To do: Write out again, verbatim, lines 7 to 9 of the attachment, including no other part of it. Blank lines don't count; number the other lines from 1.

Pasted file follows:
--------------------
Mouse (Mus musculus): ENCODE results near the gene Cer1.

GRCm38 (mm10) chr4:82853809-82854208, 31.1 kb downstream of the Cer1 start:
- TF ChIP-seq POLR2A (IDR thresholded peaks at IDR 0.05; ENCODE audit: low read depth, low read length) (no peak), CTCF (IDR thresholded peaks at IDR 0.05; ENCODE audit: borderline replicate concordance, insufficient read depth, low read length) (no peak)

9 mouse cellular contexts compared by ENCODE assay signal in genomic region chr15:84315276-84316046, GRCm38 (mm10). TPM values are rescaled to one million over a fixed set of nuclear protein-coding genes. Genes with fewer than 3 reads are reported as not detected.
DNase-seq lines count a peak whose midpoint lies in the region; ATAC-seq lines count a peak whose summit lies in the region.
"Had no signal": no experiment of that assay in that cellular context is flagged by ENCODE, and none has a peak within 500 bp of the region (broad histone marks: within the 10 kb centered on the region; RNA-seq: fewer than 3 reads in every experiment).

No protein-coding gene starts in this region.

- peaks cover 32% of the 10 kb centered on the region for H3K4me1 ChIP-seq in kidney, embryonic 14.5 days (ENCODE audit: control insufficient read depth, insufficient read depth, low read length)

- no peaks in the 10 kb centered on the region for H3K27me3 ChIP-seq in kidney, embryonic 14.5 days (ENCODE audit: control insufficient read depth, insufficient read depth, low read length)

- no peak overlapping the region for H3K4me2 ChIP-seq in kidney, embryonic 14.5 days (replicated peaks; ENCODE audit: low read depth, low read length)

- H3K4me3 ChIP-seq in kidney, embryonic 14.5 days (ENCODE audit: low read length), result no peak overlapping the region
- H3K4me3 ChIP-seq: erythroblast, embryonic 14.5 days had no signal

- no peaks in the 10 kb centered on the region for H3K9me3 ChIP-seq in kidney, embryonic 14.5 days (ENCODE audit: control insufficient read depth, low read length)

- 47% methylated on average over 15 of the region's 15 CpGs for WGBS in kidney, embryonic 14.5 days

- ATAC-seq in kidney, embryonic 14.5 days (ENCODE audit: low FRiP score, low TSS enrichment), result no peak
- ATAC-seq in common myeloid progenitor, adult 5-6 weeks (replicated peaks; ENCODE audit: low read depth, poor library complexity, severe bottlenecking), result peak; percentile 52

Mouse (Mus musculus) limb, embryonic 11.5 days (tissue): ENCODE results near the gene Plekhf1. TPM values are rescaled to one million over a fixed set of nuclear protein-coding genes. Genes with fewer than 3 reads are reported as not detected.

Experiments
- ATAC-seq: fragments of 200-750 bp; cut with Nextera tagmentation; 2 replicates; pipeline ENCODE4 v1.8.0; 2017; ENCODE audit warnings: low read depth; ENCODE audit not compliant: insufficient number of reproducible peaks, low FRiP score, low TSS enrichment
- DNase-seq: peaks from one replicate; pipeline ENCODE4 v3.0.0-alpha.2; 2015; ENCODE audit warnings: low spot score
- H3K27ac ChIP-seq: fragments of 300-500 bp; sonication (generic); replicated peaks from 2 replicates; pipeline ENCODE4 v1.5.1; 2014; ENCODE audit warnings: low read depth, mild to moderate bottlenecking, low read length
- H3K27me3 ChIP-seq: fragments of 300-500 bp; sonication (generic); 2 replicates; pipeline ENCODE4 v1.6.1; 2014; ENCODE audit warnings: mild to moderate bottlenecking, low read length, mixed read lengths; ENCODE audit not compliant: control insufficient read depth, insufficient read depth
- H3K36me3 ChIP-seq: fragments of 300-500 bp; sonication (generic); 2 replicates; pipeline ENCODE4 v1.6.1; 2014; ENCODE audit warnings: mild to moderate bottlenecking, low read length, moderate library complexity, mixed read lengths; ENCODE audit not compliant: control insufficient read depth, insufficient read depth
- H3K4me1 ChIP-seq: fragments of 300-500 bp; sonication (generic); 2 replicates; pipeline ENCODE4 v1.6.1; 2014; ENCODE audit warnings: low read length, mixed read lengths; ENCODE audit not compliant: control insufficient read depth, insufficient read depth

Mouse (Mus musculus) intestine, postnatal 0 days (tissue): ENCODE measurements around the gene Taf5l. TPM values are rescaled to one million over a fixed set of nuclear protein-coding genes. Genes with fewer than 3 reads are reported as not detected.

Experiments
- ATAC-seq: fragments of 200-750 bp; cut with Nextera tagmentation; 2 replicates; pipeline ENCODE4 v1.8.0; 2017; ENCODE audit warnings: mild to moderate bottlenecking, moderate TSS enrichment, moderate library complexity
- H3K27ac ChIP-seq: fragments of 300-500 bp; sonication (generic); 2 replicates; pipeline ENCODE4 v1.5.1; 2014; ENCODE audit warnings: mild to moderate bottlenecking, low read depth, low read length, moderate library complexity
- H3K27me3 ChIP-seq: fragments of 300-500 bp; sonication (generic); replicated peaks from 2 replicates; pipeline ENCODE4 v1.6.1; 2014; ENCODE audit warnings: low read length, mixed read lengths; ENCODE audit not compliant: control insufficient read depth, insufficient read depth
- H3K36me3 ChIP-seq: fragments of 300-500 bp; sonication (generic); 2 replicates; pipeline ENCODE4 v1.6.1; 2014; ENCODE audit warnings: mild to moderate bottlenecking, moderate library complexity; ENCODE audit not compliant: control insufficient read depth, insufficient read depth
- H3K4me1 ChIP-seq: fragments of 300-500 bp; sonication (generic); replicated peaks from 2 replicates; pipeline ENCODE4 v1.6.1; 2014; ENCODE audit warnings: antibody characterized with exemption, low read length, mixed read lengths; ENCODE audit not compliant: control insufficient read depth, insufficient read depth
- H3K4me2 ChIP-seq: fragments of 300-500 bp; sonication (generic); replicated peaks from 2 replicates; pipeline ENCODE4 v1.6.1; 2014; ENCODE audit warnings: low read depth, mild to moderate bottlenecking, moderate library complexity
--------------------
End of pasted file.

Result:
No protein-coding gene starts in this region.

- peaks cover 32% of the 10 kb centered on the region for H3K4me1 ChIP-seq in kidney, embryonic 14.5 days (ENCODE audit: control insufficient read depth, insufficient read depth, low read length)

- no peaks in the 10 kb centered on the region for H3K27me3 ChIP-seq in kidney, embryonic 14.5 days (ENCODE audit: control insufficient read depth, insufficient read depth, low read length)